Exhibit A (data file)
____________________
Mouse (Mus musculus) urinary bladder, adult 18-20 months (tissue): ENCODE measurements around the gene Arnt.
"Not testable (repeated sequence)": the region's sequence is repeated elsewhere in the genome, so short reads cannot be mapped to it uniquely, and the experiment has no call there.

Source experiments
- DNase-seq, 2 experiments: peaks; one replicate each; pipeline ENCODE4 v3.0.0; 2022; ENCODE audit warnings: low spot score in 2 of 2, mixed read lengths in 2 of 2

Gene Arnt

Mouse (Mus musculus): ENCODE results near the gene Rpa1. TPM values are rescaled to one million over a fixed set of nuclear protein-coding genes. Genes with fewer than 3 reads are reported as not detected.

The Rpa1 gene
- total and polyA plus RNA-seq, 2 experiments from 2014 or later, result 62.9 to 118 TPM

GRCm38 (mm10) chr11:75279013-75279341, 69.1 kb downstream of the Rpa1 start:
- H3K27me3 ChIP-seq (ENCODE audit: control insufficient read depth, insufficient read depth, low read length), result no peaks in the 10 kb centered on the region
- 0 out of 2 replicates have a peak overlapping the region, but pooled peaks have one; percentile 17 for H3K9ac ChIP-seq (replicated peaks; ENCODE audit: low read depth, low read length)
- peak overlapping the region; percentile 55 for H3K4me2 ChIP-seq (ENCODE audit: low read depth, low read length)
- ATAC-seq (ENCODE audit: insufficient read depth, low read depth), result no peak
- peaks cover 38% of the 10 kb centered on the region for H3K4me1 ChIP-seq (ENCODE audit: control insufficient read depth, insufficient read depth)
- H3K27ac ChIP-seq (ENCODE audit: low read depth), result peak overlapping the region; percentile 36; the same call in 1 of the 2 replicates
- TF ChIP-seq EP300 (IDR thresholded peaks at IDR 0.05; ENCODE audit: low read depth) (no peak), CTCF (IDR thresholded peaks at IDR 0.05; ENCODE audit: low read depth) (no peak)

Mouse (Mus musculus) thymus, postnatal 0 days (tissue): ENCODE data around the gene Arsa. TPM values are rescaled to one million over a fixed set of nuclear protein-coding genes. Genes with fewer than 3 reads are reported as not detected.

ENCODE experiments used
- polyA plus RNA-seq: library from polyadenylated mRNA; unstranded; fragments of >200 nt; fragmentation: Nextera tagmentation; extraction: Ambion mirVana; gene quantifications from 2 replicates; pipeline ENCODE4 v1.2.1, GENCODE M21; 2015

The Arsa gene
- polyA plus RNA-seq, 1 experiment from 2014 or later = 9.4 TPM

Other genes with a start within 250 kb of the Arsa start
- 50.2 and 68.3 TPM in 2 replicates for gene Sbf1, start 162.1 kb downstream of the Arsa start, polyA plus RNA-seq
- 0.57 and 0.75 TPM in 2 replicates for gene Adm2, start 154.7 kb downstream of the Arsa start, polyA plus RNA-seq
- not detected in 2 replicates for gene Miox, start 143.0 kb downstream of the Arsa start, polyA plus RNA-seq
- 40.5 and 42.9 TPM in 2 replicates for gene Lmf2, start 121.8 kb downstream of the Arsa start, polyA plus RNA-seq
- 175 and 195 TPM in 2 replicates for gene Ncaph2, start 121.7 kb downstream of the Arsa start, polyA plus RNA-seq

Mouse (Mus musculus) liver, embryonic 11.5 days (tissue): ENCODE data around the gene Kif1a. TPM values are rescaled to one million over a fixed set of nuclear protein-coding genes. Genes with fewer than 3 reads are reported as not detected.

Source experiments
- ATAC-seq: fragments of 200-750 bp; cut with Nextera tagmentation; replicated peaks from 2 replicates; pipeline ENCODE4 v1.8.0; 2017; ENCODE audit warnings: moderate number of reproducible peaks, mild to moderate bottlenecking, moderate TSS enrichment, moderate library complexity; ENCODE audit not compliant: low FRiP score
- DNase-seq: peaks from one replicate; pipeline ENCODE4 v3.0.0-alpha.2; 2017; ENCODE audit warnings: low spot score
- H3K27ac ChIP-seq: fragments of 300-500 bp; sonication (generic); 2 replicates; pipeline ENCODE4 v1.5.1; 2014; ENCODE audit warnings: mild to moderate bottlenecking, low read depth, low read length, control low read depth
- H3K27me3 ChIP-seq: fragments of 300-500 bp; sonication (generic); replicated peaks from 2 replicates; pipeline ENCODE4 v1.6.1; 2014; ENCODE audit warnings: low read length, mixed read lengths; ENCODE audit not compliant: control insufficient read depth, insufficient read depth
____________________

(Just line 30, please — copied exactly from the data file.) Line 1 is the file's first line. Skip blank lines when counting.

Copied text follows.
- ATAC-seq: fragments of 200-750 bp; cut with Nextera tagmentation; replicated peaks from 2 replicates; pipeline ENCODE4 v1.8.0; 2017; ENCODE audit warnings: moderate number of reproducible peaks, mild to moderate bottlenecking, moderate TSS enrichment, moderate library complexity; ENCODE audit not compliant: low FRiP score